Friday, October 14, 2022

Tiny orange mushrooms

I could only see a small patch of sky, the part that was left open between the treetops of the forest around me. The branches seemed like a network that in some places almost obscured the sky. Once my eyes had adjusted to the faint light, I realized that the undergrowth was alive with all manner of things. Tiny orange mushrooms. Moss. Something that looked like coarse white veins on the underside of a leaf. What must be some kind of fungus. Dead beetles. Various kind of ants. Centipedes. Moths on the backs of leaves.

It seemed strange to be surrounded by so many living things. When I was in Tokyo, I couldn't help but feel like I was always alone, or occasionally in the company of Sensei. It seemed like the only living things in Tokyo were big like us. But of course, if I really paid attention, there were plenty of other living things surrounding me in the city as well. It was never just the two of us, Sensei and me. Even when we were at the bar, I tended to only take notice of Sensei. But Satoru was always there, along with the usual crowd of familiar faces. And I never really acknowledged that any of them were alive in any way. I never gave any thought to the fact that they were leading the same kind of complicated life as I was.

Another version of myself might've been bored by this novel. 

Sitting on the sand of an Ionian island, my friend rolls her eyes at her soap-operatic beach read, all amnesia and extramarital affairs. She's relating it to me in agonizing detail, sparing me the hardship of reading it for myself.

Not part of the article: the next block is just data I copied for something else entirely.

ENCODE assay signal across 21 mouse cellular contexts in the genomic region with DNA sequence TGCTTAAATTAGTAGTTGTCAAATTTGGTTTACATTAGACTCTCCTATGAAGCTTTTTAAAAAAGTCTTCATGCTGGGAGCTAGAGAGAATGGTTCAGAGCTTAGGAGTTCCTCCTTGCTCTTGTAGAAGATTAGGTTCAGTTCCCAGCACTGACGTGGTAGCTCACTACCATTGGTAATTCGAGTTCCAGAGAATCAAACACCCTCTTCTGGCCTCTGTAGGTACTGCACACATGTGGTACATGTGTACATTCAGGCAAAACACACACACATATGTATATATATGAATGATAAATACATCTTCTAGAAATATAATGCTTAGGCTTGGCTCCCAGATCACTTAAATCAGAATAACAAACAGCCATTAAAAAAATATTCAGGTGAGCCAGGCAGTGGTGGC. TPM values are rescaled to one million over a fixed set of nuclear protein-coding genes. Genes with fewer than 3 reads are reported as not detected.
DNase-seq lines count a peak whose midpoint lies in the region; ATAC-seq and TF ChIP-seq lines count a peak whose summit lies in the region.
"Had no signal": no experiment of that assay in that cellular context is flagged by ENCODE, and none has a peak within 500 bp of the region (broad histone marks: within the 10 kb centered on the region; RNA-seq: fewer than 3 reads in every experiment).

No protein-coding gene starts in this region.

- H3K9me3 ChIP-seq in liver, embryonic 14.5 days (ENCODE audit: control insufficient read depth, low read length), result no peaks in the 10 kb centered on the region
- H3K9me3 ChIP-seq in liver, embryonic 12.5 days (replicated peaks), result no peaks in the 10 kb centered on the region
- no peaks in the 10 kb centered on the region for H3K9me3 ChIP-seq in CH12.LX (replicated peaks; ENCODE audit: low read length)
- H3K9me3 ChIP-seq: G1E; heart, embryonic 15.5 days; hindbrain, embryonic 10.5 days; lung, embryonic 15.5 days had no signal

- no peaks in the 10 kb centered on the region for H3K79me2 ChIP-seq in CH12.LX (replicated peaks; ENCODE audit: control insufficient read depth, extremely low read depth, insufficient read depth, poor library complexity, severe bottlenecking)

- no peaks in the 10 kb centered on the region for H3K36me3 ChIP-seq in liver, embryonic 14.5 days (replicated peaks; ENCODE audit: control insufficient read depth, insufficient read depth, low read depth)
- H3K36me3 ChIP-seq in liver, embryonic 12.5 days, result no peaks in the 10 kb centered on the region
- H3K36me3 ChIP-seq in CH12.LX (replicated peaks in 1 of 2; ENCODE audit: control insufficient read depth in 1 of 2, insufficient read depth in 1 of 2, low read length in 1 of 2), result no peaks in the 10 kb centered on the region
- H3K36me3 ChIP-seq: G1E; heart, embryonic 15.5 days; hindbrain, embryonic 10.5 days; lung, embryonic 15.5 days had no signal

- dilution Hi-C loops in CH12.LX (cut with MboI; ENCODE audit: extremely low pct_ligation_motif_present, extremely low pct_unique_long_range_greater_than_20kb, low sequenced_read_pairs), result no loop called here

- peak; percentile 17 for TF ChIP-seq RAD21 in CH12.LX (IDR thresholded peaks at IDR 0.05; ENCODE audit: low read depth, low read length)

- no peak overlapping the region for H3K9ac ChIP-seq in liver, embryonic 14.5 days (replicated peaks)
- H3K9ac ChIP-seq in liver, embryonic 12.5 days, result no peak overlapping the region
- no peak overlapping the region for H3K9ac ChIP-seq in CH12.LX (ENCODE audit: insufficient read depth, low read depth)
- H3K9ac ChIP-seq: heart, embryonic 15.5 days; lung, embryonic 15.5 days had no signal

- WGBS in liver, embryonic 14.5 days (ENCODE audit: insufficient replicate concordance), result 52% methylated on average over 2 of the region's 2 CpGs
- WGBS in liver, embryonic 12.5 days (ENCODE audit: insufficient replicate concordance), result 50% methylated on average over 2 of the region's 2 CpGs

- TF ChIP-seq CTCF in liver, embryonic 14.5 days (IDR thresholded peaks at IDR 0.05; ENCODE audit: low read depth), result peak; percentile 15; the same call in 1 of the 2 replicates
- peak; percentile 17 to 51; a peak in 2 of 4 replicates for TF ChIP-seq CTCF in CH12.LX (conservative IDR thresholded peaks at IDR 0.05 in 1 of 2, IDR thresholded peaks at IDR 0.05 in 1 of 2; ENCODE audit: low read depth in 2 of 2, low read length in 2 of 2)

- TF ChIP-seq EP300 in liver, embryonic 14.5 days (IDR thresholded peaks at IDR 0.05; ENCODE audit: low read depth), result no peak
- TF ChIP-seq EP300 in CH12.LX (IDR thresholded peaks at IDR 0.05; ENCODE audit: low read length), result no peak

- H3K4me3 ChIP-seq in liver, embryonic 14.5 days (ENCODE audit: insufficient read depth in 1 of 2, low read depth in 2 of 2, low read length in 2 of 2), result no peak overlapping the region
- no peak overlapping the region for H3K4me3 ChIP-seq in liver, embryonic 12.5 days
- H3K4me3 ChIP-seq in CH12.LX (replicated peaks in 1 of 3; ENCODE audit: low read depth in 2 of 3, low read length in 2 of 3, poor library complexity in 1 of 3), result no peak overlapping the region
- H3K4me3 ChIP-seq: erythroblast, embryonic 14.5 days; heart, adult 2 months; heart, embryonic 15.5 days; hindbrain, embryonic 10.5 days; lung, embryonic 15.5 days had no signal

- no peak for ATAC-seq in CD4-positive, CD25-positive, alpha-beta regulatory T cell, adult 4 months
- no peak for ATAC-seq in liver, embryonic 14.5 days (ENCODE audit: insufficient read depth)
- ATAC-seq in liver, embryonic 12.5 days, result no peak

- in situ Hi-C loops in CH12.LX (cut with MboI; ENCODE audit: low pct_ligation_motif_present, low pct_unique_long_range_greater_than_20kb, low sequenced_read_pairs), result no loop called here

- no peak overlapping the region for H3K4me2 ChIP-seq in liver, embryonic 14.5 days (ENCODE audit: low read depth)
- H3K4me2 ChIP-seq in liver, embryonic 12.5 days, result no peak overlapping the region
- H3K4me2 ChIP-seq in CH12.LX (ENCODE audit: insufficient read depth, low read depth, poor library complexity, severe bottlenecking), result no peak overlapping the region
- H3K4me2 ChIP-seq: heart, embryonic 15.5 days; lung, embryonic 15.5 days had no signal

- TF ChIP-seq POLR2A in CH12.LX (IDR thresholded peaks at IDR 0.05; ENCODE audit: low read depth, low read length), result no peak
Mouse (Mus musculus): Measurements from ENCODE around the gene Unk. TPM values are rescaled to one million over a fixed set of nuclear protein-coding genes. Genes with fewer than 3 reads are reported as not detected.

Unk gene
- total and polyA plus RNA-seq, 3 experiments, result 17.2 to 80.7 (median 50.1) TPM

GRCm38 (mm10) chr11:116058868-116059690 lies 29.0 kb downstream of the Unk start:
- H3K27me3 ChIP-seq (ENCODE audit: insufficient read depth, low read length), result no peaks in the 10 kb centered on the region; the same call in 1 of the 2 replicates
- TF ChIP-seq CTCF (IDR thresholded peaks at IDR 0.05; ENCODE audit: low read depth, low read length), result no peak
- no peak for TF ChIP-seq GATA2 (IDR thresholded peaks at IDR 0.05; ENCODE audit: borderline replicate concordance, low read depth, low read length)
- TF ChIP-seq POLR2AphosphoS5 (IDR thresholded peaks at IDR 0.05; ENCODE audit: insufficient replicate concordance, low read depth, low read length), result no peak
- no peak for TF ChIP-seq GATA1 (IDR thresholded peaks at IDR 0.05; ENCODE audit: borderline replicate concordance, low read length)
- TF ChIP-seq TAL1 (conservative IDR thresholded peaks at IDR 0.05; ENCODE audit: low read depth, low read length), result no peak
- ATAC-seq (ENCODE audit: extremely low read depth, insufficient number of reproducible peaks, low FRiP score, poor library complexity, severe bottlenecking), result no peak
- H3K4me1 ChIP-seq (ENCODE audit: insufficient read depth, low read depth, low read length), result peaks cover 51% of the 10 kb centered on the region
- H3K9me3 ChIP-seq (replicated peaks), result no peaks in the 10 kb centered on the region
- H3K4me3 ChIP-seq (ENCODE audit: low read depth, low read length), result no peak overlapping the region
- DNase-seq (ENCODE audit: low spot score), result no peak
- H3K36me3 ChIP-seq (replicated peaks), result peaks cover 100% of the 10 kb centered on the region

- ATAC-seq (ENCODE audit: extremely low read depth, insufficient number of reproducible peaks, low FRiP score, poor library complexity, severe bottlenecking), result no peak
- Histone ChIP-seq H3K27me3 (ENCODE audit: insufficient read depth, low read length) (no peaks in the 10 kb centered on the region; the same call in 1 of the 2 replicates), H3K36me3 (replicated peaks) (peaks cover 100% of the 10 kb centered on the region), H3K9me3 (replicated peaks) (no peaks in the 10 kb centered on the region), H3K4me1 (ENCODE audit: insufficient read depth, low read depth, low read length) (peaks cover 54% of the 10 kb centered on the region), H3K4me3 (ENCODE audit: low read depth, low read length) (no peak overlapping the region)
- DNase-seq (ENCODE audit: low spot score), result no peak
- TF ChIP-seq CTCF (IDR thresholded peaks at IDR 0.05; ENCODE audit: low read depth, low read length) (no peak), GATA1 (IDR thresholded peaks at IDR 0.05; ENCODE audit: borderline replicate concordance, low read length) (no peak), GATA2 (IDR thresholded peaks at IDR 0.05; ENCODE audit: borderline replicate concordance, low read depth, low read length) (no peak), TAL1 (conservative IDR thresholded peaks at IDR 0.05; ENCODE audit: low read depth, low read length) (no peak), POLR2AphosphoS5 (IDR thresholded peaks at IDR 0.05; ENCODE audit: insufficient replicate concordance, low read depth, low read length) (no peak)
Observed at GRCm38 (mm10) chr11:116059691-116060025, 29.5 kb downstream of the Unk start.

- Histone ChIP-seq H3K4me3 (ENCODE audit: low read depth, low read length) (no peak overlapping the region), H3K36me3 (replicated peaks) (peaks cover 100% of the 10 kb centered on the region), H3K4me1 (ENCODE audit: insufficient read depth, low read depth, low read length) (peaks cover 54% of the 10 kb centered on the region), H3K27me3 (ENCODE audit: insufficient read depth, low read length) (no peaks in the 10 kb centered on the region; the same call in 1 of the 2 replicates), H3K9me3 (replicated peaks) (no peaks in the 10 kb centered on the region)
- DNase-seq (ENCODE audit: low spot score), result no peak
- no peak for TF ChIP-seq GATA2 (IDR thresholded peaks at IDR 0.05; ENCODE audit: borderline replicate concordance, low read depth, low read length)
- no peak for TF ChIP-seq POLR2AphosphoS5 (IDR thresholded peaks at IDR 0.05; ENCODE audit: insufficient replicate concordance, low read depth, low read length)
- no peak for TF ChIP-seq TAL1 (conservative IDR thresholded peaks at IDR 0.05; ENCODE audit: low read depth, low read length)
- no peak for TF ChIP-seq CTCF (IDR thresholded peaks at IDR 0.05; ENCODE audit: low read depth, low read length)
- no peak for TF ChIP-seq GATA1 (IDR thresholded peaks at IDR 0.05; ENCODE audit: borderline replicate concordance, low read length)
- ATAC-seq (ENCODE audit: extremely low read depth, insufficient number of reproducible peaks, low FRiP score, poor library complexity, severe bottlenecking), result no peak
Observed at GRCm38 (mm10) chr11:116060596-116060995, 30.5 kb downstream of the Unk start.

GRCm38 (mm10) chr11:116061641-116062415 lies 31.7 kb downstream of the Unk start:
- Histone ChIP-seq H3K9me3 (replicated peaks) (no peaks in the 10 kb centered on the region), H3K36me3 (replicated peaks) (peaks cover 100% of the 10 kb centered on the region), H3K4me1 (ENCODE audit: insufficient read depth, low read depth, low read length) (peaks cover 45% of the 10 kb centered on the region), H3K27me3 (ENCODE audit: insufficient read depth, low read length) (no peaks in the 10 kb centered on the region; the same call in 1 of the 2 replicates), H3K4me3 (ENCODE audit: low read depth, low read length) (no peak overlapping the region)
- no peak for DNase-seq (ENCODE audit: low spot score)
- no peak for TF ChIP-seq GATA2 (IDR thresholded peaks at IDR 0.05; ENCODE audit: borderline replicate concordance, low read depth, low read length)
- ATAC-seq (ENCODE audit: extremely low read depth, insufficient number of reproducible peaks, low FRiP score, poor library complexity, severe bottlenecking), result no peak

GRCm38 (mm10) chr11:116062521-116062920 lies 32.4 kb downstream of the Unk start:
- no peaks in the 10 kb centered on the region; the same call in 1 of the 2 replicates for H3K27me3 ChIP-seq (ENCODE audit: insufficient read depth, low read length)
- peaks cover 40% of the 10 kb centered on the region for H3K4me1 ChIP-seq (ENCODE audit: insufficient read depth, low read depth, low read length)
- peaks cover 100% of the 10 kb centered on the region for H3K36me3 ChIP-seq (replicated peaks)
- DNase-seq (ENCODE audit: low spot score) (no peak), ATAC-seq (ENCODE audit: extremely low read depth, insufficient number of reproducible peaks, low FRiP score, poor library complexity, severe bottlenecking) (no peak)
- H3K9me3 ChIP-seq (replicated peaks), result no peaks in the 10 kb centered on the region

What's your book like?, my friend asks me. It's really nice, I say, nothing happens. 

But oh, the bartender has just invited them to go foraging for mushrooms.

Strange Weather in Tokyo, by Hiromi Kawakami, is a love story. Tsukiko frequents a bar near the train station, as does her old high school Japanese teacher. One evening they sit at the counter together, they have a moment of recognition, and the conversation begins. They share similar taste in food, but also a similar rhythm and temperament. They meet when they happen to meet; their friendship is outside of time.

I, on the other hand, still might not be considered a proper grown-up. I had been very much the adult when I was in elementary school. But as I continued on through junior high and high school, on the contrary, I became less grown-up. And then as the years passed, I turned into quite a childlike person. I suppose I just wasn't able to ally myself with time.

Sensei is some thirty years older than her, and in their interactions always assumes the role of the master. Many months pass before it dawns on Tsukiko that their shared intimacy is something like love, although I believe Sensei knew it all along.

Despite their familiarity, their minds are still not fully knowable to each other. As Tsukiko notes of other relationships, "it was precisely because we were close that we couldn't reach each other."

What I see in the mirror is not my own lithe, naked body, more than necessarily subject to gravity — I'm not speaking to the me who is visible there, but rather to an invisible version of myself that I sense hovering somewhere in the room.

I think of all the versions of myself, the ones I talk to when I'm alone, the ones I dare show other people, the versions that have yet to materialize, the versions that past versions have grown into. They are all alive and present and always with me, not just on this rock swelling out of an azure sea.

I think of the man who might've been my Sensei. This book, and recent mythic landscapes, stir ghosts of him, I see him encountering other versions of myself in places we'd never been.

"It grows because you plant it. That's how love is. If the love is true, then treat it the same way you would a plant — fertilize it, protect it from the elements — you must do absolutely everything you can. But if it isn't true, then it's best to just let it wither on the vine."

(What do you do when you've left it to wither, and despite harsh abandonment, still all the world is green?)